[hackerspaces] Leadership abusing powers. Bullying. Extraordinary General Meetings.

Red Davies noiddicle at gmail.com
Sun Feb 22 06:40:10 CET 2015


On Sat, Feb 21, 2015 at 8:58 PM, peter <phm at riseup.net> wrote:
> I still don't know what they think I've done wrong.

You know what, I believe you.  I believe you because the examples you
quoted paint you in a worse light than the leadership you're
criticizing.  If you recognized that then you wouldn't have quoted
those examples.

I think this is the root of the impasse.  A group of people say you
have a tail.  You don't see the tail so you argue with them about it
ad infinitum.  In a touch of irony, my guess is that this is the tail
they're referring to.  Maybe a group of people the other side of the
world telling you that you have a tail might make you look again.

The thing that jumps out at me more than anything from the threads you
link is that you're exhausting.  That sounds horrible I know so let me
try and break it down.  Four things:
 0. You are willing to die on every hill.
 1. You're not willing to accept other people's points of view or feelings.
 2. You don't disengage when people ask you to.
 3. You assume bad faith from others and expect them to consider your
comments with good faith.

0.  You're willing to die on every hill.

When you're in an organization with a shared space everyone has to
compromise - especially one the size of LHS.  Compromise doesn't mean
that someone convinced you of the merit of their position.  Compromise
explicitly means that they DIDN'T but you accept it for the greater
good of your community at the expense of your own interests.  You can
maintain a position of disagreement and still compromise by saying
something like: "I don't agree but go ahead and X and I'll do Y.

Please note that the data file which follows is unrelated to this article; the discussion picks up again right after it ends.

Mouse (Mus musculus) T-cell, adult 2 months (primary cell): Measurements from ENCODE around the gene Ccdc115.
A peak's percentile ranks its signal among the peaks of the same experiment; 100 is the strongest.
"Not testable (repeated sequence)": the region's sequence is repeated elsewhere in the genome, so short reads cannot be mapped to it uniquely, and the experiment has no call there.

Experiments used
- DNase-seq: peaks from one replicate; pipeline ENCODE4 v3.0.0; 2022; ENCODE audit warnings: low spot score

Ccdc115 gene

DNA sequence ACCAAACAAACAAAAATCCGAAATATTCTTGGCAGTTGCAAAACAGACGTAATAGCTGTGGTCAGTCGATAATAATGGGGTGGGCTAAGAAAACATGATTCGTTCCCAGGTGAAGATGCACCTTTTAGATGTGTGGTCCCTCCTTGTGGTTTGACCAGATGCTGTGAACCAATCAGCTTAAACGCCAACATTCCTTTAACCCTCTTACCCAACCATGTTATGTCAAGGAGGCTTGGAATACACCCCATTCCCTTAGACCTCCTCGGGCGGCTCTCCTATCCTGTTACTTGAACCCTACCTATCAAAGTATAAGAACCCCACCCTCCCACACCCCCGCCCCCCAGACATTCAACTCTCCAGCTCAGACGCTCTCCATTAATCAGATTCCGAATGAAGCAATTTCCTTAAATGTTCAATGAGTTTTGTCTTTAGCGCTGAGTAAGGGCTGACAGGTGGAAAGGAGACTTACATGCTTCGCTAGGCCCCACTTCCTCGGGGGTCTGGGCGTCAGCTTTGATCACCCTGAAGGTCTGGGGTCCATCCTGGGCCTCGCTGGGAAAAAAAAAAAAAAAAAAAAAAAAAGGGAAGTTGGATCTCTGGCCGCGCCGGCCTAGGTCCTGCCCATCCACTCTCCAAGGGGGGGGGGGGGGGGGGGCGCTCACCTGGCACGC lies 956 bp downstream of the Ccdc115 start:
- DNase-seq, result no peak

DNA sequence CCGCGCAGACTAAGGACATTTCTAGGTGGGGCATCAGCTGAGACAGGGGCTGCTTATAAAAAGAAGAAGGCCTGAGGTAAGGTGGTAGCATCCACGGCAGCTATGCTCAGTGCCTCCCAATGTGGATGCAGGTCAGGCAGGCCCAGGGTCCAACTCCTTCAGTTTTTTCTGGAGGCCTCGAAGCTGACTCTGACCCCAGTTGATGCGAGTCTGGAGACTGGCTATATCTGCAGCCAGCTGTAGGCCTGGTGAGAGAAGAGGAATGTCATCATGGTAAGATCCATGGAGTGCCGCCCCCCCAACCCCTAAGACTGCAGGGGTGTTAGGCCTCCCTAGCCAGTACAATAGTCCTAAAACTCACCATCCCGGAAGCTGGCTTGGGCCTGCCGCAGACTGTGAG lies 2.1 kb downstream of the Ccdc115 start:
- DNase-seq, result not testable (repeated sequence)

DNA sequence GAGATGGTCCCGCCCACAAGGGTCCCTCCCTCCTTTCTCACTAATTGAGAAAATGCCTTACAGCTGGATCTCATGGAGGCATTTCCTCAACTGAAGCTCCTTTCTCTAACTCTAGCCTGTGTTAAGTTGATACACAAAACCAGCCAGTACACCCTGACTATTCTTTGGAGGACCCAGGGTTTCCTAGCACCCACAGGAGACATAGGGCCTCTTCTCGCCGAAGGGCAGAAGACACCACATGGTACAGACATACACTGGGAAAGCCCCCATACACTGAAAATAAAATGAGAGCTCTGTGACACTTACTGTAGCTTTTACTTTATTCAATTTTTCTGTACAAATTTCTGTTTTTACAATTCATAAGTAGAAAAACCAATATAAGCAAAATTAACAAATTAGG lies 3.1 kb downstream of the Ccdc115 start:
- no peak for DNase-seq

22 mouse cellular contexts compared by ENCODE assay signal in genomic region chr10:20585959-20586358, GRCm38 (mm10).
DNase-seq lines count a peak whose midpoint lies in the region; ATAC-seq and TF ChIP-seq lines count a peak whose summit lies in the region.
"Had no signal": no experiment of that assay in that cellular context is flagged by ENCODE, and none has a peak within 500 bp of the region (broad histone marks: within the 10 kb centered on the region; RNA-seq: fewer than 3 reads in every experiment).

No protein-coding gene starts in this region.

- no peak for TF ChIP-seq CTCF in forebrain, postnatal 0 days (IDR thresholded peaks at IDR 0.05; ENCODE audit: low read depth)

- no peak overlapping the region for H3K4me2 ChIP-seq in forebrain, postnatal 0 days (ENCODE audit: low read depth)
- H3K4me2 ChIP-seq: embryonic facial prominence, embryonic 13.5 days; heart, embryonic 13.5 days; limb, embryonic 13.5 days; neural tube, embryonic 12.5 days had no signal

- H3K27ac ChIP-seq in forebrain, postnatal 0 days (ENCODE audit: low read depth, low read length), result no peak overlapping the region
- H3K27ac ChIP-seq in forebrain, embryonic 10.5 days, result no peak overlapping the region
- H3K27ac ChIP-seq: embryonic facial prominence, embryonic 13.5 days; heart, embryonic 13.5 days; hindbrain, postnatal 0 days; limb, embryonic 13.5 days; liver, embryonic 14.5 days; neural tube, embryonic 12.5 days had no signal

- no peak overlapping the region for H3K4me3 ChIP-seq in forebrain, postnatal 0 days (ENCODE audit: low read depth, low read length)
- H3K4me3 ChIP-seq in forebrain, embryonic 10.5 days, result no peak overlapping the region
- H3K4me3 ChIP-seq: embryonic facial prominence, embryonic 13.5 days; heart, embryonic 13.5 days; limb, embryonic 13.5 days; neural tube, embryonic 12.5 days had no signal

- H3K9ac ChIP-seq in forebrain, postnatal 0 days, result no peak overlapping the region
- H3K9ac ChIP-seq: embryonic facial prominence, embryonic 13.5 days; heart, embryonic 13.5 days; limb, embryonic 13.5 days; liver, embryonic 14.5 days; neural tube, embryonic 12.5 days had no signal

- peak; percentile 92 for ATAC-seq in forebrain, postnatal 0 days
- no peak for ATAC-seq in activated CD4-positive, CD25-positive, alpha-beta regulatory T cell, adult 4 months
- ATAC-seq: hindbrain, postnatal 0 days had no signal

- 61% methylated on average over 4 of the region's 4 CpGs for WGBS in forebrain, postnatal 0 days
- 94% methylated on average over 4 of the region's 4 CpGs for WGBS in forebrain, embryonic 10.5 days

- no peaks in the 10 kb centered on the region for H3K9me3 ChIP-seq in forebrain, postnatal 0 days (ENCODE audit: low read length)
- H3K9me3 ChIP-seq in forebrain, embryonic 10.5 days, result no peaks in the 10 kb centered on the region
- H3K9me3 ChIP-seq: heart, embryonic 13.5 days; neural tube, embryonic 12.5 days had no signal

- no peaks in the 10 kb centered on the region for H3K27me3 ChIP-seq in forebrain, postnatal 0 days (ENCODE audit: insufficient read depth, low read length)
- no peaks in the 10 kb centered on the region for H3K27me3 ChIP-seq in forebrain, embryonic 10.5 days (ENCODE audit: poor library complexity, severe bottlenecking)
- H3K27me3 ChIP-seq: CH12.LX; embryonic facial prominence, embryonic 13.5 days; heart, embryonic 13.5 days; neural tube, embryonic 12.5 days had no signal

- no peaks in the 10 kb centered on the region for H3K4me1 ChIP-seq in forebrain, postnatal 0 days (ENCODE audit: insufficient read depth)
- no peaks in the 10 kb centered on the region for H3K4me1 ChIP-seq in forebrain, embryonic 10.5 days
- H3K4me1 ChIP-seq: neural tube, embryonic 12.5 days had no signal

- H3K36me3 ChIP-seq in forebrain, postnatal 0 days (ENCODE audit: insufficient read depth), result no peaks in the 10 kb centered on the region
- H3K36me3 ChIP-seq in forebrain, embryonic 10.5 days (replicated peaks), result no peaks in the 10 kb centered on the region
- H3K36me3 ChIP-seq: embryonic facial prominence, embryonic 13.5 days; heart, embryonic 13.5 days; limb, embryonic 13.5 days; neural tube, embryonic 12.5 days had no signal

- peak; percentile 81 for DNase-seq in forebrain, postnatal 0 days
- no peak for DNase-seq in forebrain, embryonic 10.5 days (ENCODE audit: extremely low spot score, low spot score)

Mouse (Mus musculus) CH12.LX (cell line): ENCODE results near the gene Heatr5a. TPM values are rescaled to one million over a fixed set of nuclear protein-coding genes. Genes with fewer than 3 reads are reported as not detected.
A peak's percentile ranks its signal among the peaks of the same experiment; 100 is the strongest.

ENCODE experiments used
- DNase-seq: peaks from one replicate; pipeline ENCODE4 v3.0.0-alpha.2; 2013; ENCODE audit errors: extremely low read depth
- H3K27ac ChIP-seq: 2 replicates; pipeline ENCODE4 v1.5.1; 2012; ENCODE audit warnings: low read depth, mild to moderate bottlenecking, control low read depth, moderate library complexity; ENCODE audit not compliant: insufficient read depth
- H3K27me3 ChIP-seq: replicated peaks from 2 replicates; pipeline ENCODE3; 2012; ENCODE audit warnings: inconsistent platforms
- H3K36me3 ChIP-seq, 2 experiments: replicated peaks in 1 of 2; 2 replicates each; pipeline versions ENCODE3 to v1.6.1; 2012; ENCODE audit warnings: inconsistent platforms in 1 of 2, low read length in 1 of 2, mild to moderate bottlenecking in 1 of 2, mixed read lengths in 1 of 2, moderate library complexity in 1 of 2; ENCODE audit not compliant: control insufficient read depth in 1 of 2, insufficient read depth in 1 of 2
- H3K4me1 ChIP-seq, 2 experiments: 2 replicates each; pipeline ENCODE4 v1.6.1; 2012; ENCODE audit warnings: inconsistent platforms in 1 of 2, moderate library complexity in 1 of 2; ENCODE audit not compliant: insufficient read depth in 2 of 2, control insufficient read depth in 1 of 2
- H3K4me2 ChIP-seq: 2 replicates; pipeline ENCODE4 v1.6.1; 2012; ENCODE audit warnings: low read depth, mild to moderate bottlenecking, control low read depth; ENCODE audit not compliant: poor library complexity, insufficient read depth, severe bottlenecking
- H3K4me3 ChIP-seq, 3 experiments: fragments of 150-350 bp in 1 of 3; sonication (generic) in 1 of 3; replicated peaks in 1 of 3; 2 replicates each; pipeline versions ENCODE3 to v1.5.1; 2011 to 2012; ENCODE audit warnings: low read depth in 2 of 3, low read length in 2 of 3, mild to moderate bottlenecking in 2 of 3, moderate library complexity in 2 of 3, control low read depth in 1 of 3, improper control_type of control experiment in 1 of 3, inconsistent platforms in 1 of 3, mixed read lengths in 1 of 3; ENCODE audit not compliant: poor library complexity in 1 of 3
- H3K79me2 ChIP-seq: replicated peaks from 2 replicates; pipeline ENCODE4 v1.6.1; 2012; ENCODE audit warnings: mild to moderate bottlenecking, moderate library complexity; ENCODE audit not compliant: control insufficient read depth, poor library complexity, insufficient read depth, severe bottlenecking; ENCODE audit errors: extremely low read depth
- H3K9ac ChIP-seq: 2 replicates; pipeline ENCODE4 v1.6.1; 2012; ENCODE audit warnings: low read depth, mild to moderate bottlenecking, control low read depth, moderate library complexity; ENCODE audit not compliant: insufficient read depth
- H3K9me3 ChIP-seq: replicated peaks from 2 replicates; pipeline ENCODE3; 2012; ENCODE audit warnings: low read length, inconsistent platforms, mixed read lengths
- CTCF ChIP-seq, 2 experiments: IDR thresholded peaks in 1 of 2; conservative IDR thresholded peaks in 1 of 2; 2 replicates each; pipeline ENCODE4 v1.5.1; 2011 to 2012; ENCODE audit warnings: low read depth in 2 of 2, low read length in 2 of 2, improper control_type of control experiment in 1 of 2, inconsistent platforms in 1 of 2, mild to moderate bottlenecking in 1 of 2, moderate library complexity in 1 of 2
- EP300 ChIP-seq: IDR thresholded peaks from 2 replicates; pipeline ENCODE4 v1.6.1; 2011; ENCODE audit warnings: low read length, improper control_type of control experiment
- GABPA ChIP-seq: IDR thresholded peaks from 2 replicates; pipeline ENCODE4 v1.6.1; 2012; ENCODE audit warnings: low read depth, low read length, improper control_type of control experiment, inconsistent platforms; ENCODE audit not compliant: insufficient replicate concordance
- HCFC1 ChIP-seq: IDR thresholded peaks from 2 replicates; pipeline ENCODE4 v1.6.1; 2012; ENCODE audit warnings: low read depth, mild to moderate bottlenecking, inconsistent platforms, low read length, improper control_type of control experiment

Maybe next time we can work on Z together...".  Community > Self,
otherwise why are you there?

1. You're not willing to accept other people's points of view or feelings.

The world isn't black and white.  You seem to hold to the point that
there is one absolute answer which is the one that you hold at the
time.  I don't doubt that with good arguments you're willing to change
your mind on things.  The issue is that you seem to crave that
everyone has one opinion (your current one).  Wag more, bark less.

Be a good member of the community.  The "it" saga illustrates this perfectly:

"I like de-humanising. I think it's a good thing.I prefer for people
to call me 'it'."

I have a friend who is an MMA fighter.  He LOVES being punched in the
face.  He says that the adrenaline rush makes him feel alive.  Going
by your logic he should be giving the gift of "feeling alive" to
everyone he meets even when they ask him not to.

"I think it's funny to call people 'it'. If it upsets them, it can
come and talk to me and I'll try to help it develop a sense of humour.
(and if it really can't do this, I'll stop calling it 'it' in public).

This is just insane.

You explicitly say that if something YOU DO to them UPSETS them then
you'll help them develop the ability to have what you do to them not
upset them while you do it to them.  Do you not see how this principle
borders on abusive?

The intellectual merit of whether "it" is a socially appropriate
construct or not is irrelevant at this point.  Your response is

A story:
When I was in school I had an amazing friend who I still love dearly
to this day but we lost contact when we went to uni.  I finally found
her a few years ago and tried to make contact.  When I did she told
 a. Thank you for your friendship, I love you and I really really
appreciated it.